It has now been a day more than seven weeks since voters in the Ithaca City School District turned out in stunning numbers on Feb. 7 to turn down the Tompkins County Library's request for a new tax.
...adding freshman Legislator Mike Sigler to the library's collective bargaining team...adding Sigler as the county legislator's representative on the collective bargaining team — may be obvious as well, but is worth underscoring. Contract negotiations are ongoing between the library and the United Auto Workers Local 2300 over renewing two deals, one for support staff and the other covering professional employees, that expired at the end of 2005. Those deals have been criticized for having wage, vacation and compensation components far better than most taxpayers enjoy. The contracts also codified an older arbitrator's ruling requiring union employees to be paid time-and-a-half for summer Saturdays as well as all Sundays. With personnel and related costs consuming more than 75 percent of the library's operating budget, and library users calling for more weekend hours, the chance to make great gains here should not be ignored. Sigler, a Republican and former state Assembly candidate elected to the Legislature last fall, has been an outspoken fiscal conservative and critic of excessive spending throughout his political career. Adding Sigler's voice to a negotiating panel that also includes recently appointed library trustee and veteran negotiator Hank Dullea should help the library get the best deal possible.
Library tax: Voters should reject new levy
Originally published February 4, 2006
Ithaca Journal states:
Contract negotiations are now under way between the library and the United Auto Workers Local 2300. Two contracts, one for support staff and the other covering professional employees, expired at the end of 2005. With personnel and related costs consuming more than 75 percent of the library's operating budget, the potential impact of these negotiations is hard to underplay.
Critics have noted that some terms built into the existing contracts seem out of place in an institution that must carefully steward the public's money. Union employees at the library work 35-hour weeks, with time between 35 and 40 hours triggering “compensatory time” or paid time off. The contracts contain seven paid holidays, five “floating holidays,” 12 personal/sick days and two weeks vacation as a starting point; meaning even without comp time, after the first year a new employee can have as many as 34 paid days off. The deals also carry over a previous arbitrator's ruling making summer Saturdays join all Sundays as workdays at time-and-a-half pay. That means, putting aside comp time again, for every weekend the library is open in the summer wages equal to the cost of another Sunday are burned in overtime.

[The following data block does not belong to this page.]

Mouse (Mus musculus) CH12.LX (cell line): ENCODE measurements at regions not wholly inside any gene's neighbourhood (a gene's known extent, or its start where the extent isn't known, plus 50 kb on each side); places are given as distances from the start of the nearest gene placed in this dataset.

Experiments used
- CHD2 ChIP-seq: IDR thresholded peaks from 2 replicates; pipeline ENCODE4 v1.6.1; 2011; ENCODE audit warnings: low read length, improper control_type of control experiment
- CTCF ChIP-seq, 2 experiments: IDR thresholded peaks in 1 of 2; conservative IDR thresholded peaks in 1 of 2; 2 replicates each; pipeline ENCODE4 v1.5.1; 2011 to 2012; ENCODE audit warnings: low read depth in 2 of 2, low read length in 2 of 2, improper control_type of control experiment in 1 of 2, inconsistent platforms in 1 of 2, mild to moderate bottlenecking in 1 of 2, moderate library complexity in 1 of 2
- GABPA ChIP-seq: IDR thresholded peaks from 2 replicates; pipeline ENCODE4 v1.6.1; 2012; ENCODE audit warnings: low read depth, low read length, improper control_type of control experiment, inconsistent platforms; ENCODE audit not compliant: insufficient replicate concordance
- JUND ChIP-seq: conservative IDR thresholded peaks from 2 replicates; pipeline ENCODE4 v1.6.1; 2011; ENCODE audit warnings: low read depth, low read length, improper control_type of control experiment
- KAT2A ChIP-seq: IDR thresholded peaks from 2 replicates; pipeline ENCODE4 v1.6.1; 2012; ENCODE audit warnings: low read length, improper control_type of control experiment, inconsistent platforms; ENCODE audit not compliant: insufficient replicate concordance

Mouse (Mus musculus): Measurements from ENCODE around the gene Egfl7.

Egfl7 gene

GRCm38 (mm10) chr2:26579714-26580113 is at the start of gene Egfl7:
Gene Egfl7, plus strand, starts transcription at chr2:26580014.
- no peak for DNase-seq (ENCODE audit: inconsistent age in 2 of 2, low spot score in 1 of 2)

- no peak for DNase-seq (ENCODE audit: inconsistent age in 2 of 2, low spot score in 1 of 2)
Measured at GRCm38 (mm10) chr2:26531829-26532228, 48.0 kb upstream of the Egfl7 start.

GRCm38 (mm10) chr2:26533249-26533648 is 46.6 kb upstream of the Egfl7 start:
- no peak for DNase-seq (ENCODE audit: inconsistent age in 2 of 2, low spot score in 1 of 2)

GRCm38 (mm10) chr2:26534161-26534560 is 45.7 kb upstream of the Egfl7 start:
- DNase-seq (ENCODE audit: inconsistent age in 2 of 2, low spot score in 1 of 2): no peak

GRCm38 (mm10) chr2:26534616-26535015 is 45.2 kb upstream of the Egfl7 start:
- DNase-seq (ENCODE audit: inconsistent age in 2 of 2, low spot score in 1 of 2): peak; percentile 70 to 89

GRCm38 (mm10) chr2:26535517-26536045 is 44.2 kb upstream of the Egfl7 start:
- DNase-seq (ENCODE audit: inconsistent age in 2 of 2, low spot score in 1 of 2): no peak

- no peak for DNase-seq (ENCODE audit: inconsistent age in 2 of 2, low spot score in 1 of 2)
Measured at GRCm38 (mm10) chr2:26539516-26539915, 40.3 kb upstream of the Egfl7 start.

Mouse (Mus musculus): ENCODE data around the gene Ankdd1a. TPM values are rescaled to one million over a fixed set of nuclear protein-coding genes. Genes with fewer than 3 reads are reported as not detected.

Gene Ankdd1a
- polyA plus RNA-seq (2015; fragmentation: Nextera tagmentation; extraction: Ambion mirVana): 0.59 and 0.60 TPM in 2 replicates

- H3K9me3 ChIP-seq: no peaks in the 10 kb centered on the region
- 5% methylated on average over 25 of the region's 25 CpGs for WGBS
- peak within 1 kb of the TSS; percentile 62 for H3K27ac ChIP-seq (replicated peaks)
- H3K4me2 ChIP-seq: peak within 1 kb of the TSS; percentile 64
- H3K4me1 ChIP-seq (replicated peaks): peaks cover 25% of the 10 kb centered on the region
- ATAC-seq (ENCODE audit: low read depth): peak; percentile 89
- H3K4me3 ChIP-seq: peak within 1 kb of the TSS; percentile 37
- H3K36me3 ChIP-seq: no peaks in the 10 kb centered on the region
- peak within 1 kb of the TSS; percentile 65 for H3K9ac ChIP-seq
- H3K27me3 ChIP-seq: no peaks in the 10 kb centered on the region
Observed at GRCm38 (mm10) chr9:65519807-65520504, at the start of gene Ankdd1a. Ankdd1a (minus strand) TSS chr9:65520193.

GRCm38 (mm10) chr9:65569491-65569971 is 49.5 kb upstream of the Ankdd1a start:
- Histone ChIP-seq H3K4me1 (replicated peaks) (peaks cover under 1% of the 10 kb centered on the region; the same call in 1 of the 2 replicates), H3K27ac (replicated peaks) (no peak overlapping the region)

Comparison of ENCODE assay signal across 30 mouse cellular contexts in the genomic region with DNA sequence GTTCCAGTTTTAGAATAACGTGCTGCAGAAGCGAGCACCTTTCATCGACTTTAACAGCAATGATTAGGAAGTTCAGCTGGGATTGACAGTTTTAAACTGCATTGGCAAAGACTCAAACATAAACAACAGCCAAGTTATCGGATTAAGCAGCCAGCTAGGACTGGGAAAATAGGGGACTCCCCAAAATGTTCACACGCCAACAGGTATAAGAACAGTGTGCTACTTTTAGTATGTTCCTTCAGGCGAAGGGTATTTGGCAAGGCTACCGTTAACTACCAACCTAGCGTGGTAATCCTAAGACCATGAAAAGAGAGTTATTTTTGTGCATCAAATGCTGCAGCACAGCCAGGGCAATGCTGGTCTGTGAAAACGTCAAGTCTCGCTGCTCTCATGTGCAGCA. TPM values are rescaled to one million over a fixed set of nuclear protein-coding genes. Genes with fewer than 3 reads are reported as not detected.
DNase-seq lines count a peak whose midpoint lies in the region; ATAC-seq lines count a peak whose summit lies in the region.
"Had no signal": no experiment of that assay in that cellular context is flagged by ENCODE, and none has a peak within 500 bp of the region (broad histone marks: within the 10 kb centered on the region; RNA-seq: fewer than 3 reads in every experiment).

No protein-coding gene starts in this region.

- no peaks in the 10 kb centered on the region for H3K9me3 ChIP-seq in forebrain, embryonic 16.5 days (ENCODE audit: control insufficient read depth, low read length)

Library Director Janet Steiner, who has taken fair public criticism from the union for accepting thousands of dollars in bonuses and an $80,000-plus salary, has steadfastly refused to link union contracts to library budget problems. She even called it a “red herring” in a recent interview. That's a commendable defense of her staff, but an alarming denial of an issue that clearly needs to be addressed. Whatever the genesis of these labor terms, they are far more generous than those under which most taxpayers toil. Before the library can turn to those taxpayers and ask for more of their money, both sides - labor and management - need to prove they understand the responsibility they have to be jealous guardians of every public dollar.